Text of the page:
Read More

My Experience Flying During Covid

Traveling to Mo’orea, I was required to show proof of a negative COVID test. While that meant jumping through a few hoops, it also left me feeling confident that everyone on the plane with me was COVID-free. Air Tahiti Nui took my temperature when I boarded the plane and everyone there had done a PCR Test.

Domestic flights definitely vary. On my United flight, they handed us sanitizing wipes, and everything area of the plane felt spotless to me. I have also been lucky to have considerate single-serving friends as my travel companions.

With a sanitary plane and no one crowding my personal space, I felt pretty comfortable.

Although I was feeling pretty comfortable on the plane trip each time, the airport was another story.

It is important to keep in mind that not everyone in the airline has been tested. On top of that, I found it hard to socially distance in Phoenix and LAX airports. On the other hand, my base airport in San Diego is small and less crowded so I felt better there.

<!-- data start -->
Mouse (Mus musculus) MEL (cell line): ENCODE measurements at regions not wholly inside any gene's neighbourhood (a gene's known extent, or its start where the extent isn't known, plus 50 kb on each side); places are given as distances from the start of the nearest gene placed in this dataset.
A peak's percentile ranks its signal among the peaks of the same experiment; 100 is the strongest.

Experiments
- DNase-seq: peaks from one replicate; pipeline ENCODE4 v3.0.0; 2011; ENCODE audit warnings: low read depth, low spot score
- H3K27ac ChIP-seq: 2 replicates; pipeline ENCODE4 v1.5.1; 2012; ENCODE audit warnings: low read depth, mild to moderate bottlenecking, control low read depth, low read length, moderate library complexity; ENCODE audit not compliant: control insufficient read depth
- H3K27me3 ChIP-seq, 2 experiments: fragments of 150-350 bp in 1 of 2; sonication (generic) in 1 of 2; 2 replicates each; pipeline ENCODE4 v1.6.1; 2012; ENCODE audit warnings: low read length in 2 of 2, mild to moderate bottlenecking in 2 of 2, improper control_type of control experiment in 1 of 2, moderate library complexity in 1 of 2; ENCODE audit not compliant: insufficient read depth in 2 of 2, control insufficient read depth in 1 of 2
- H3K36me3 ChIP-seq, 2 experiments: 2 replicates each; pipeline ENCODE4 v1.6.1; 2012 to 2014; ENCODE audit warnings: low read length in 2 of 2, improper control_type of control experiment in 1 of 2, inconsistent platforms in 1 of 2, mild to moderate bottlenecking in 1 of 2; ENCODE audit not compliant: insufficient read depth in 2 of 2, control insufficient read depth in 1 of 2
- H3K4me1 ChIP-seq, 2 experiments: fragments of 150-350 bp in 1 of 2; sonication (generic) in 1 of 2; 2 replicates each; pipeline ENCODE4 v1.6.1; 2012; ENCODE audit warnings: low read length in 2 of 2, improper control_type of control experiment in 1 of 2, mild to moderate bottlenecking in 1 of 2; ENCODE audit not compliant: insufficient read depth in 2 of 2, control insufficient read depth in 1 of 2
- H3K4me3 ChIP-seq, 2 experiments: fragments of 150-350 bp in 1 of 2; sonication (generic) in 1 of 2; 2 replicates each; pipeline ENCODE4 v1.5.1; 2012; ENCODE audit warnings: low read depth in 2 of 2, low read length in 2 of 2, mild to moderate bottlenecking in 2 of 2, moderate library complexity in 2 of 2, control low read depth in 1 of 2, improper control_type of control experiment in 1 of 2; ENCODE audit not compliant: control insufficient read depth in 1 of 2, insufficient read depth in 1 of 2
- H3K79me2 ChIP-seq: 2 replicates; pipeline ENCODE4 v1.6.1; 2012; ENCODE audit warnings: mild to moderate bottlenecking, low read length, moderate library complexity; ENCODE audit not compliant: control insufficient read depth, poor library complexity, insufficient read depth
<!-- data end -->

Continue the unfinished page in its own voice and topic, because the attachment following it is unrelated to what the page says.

Your airport experience will vary, especially based on the size of the city.

In general, airports aren’t great for cleanliness and open space. Social distancing is a personal choice and, while you’re required to wear a mask, you’re never far from someone eating or drinking with their mask off.

Ways to Prepare For Your Flight

I’ve talked before about flying Carry-On Essentials and now, more than ever, it is important to pack carefully.

Many shops and restaurants at airports around the world are closed. With limited capacity, packing your own food for the airport makes life easier. Put a few easy grab-and-go foods into plastic bags. You’ll save cash while limiting your interactions and getting healthier options. It’s a win-win.

As you are packing, be careful to follow the TSA rules. Check out the government’s COVID travel page and download the free My TSA app to know what to expect.

It is an easy way of making sure that you and your bag can go through security without being stopped so you can limit your interactions. The last thing that you want is to have your bag unpacked and have someone touching everything in it.